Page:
January 28th

    …design, and aims to highlight design strategies and define emotional and aesthetic outcomes for players.

  • Playing with Money (1): The Adventurer Shop – ihobo Chris explores the history of merchants in RPGs, and traces their changing significance as they moved from tabletop to videogames.
  • Everything I learned about game design last year I learned from Dead by Daylight – Keith Stuart finds remarkable opportunities for role-play in a multiplayer horror game without an AI enemy – and has stories to tell about beautiful moments emerging from player improv.
  • They Are Billions: Steampunk, Colonialism and the Undead…
  • December 10th

    …the background within a platform game.

  • The slow disappearing act of Demon’s Souls | Christian Donlan discusses the forthcoming loss of multiplayer functions in the iconic From Software title, with reference to an essay by Max Campbell on the decomposing works of 19th century pioneer of photography William Henry Fox Talbot.
  • “Sometimes, you get to see a picture as it is in the process of disappearing, and you get to play a game as some of its features are removed. These things retain a power, but it’s a new kind of power.”

    June 12th

    • Magic: the Gathering [June 6 – 10, 2016] | In Media Res In Media Res features a series of posts about card game narratives, aesthetics and dramatic game design.
    • Gamasutra: David H. Schroeder’s Blog – Notes from the Infancy of Network Gaming (1990) Returning to a more documentary form of writing, David H. Schroeder shares an article from the year 1990 speculating on design issues that would arise as games began to be developed for online multiplayer contexts.

    ” Monopoly and Tic-tac-toe are both played on paper, but that fact does not go far

    October 23rd

    …a guide to Minecraft for newcomers who want to understand and support their children’s hobby.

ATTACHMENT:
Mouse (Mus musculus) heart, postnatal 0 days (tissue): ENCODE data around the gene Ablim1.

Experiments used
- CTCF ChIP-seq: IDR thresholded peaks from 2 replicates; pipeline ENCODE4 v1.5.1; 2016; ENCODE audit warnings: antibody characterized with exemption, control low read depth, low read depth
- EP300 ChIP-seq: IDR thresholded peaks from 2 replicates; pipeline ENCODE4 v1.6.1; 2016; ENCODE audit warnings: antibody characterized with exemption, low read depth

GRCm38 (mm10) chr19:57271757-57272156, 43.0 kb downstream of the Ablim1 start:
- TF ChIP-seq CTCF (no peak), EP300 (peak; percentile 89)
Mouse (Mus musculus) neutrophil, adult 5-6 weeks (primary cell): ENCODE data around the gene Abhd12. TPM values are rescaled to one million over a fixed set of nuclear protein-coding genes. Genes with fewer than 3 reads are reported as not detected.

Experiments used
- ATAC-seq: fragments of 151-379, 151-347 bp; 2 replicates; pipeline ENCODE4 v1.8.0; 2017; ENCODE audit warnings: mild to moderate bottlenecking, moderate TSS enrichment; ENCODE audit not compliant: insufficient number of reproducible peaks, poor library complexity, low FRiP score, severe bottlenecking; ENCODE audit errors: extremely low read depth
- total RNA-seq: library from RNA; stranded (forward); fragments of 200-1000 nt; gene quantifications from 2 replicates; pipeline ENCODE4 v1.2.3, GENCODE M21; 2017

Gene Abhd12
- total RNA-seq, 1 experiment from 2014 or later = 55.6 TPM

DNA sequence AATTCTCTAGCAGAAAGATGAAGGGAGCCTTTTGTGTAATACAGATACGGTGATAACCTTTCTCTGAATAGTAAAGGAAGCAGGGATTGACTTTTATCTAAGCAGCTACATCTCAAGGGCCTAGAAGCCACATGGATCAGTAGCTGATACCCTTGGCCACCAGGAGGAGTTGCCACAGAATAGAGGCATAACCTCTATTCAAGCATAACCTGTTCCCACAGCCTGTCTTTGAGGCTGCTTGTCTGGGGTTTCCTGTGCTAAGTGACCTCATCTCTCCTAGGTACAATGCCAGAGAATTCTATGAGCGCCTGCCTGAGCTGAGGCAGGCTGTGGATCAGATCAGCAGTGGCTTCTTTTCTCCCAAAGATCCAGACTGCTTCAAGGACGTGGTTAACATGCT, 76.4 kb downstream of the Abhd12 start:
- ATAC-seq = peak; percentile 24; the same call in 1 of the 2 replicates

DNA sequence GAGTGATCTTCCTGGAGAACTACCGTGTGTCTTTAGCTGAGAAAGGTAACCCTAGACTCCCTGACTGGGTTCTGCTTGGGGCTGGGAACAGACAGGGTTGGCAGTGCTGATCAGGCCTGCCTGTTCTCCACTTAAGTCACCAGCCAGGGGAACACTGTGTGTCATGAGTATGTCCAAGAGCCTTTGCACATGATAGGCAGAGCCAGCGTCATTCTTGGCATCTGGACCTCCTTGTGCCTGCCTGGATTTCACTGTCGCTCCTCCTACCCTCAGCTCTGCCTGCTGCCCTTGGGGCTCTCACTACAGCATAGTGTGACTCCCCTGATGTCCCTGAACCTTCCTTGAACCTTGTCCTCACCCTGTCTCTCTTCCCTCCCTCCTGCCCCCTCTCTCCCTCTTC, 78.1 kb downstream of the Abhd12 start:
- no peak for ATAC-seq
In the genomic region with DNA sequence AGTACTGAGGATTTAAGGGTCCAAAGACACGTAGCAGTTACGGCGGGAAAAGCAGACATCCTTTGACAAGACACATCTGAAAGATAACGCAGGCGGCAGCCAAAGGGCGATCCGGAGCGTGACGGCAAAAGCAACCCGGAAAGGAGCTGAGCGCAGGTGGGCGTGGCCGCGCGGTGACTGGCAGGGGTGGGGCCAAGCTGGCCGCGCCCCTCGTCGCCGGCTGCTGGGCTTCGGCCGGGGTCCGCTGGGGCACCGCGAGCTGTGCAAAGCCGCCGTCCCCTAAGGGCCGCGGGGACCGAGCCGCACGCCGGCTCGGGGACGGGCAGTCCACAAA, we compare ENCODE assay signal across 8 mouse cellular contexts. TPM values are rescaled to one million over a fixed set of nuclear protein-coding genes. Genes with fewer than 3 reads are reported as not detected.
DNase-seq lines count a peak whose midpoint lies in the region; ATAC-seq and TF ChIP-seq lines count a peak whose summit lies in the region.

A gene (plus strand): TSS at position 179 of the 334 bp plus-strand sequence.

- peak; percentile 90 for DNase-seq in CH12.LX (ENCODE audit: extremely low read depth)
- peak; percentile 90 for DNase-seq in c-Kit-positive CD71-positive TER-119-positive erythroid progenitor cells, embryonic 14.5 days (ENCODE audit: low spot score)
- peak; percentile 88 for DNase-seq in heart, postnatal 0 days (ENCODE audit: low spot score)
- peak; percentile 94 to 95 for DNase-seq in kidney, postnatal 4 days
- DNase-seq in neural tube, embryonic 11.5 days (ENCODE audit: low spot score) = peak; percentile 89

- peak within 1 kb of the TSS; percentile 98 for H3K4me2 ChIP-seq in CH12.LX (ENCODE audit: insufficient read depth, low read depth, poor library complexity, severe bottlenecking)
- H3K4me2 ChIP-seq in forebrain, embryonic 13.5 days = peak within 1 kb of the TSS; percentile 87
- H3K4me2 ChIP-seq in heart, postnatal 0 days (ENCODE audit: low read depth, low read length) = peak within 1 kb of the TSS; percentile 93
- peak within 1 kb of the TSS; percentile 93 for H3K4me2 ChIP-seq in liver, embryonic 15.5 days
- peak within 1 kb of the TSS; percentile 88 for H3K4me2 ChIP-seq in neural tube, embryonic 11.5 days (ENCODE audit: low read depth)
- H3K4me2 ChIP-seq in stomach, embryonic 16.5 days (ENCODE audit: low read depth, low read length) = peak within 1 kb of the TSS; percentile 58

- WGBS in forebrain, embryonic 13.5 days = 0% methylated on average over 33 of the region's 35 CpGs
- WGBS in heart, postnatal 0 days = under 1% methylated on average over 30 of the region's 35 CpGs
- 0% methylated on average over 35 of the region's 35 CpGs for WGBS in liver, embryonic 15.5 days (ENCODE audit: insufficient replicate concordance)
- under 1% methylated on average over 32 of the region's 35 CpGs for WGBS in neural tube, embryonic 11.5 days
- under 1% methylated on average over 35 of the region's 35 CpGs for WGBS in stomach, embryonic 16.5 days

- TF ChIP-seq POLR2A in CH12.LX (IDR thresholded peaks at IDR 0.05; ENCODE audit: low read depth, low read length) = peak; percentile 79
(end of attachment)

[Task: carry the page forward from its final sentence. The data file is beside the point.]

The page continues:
• Stopping and Sitting – Haywire Magazine Josh Trevett examines the charming contradiction of character emotes that suggest inactivity.
  • “Sitting is a natural fit for the largest scale multiplayer games because of the nature of those environments. They’re filled with genuine life, real people roaming hither and yon in pursuit of their various purposes. Such a social space would feel uncanny if everybody were always standing and always busy with something; to take the time to sit, alone or with others, in…

    September 25th

    …this week look at the virtual economies of multiplayer games and management simulations.

    • Banished: It Takes a Village to Raise a Surplus | Play The Past Gilles Roy traces the history of management of surplus as reflected in city-building and survival games, asking what happens when methods of control become modes of play.
    • Gamasutra: Daniel Don Nilsen’s Blog – Community building economics Daniel Don Nielsen gives a behavioural economics argument for investing in community management.
    • Gamasutra: Matthew McCaffrey’s Blog – Virtual Worlds, Real Economics Matthew McCaffrey describes human behaviour in economic terms to demonstrate that game